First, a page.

If you were to look at wool under a microscope, you would see that the surface is covered with scales that look like the shingles on an old wood roof. Some of them stand up a little more than others. On more coarse wool, those shingles (okay - scales) really stand up. These little do-dads make for long lasting carpet but they poke the more tender skin of the rest of us Princesses.
Alpaca has a very subdued scaling. So it is less likely to itch....unless you get unlucky enough to have alpaca with a very high micorn, such as a 30 micron. But then it is called Llama. And so as not to annoy my Llama grower friends, sometimes a very fine fleeced Llama can qualify as alpaca fleece! Go figure.
Alpaca as you probably know is a relative of the Llama. But it was bred specifically for its fine fiber. They are NOT pack animals like the Llama. And yes they sometimes intermarry with Llamas and produce something....... well lets not talk about that in polite company.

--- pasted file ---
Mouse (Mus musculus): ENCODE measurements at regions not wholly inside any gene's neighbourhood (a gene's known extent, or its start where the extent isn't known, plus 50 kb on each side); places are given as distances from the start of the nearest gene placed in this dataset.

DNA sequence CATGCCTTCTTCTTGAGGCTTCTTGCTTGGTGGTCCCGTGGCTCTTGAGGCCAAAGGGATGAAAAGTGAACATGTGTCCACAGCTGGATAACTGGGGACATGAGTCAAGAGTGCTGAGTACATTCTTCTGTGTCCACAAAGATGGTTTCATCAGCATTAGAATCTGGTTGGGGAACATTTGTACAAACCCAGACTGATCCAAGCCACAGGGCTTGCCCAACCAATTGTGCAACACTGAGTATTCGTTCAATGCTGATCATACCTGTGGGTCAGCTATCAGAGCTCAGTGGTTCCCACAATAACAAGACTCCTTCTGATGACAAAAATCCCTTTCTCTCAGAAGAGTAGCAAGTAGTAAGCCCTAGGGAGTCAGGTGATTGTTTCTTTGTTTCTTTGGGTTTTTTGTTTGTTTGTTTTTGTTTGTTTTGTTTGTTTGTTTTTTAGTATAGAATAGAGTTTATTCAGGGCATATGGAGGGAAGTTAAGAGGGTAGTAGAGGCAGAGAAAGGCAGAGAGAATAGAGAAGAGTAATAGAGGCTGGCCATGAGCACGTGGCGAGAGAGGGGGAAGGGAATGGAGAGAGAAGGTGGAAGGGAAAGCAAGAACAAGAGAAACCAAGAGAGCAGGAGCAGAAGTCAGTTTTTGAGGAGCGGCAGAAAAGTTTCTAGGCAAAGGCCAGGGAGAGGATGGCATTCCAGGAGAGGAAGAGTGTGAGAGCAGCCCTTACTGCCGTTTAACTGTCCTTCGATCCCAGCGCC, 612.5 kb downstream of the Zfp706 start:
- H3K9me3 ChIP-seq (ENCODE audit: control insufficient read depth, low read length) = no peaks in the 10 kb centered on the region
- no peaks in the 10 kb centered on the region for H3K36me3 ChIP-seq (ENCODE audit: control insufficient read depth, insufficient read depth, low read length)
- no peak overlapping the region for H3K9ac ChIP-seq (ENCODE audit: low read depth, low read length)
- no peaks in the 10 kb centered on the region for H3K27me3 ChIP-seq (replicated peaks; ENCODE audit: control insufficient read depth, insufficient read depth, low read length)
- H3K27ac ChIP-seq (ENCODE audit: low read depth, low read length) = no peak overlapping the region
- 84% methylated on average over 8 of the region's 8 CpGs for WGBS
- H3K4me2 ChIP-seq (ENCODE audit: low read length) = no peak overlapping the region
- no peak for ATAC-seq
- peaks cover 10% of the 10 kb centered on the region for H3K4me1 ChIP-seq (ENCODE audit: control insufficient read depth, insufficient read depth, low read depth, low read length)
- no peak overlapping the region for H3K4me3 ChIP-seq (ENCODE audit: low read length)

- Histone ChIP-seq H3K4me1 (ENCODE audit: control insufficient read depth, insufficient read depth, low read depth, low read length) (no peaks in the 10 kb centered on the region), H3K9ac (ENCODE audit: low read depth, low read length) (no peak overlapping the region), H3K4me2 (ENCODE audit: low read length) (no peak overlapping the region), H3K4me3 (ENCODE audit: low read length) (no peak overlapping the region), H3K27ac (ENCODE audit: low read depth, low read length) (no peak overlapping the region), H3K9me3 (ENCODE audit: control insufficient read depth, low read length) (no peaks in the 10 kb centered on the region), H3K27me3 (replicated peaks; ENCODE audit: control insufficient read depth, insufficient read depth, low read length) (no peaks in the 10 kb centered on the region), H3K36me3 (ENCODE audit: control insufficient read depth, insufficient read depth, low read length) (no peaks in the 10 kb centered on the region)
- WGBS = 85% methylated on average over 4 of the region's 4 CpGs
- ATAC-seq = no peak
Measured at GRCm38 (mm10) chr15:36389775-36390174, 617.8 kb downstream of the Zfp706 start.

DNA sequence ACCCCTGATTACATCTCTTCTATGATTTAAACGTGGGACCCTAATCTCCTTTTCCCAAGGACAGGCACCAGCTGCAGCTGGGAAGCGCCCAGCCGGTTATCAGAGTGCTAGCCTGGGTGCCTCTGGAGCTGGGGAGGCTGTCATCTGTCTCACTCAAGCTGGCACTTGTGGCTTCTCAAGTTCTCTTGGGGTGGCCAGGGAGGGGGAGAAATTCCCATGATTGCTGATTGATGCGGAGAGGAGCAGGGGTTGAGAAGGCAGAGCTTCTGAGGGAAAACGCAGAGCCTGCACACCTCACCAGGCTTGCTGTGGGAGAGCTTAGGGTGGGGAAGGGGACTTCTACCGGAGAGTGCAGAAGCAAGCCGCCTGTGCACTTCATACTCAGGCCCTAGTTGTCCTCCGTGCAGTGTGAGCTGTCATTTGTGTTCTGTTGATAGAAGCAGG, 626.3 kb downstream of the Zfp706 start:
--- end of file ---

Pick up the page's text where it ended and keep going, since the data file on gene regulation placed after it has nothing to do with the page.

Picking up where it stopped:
We are fortunate enough to have made the aquaintance of Robyn Kuhl and the co-op members at NAAFP (North American Alpaca Fiber Producers). Their members, coming from all over the country are highly skilled at sorting their clips (or blanket as they call it) by micron and color. This is no small task because there are officially 16 different colors in the US. Peru claims to have 52. But thats because my mom tells me that television has ruined my eyes to the nuance of color. (can you see the eye-roll going on here?)
NAAFP brings us the best fiber! It is so clean of "botanicals"( formerly known as vegetable matter.) and you can tell these animals were lovingly cared for. We did a joint project with them last year, the product of which was our Lilura yarn, a 50%mountain merino and 50% Alpaca. They went on to make their portion into Hats and scarves which are yummy!
Linda: I just bought a herd of alpacas from Pakistan.
Linda: No I just prefer alpacas.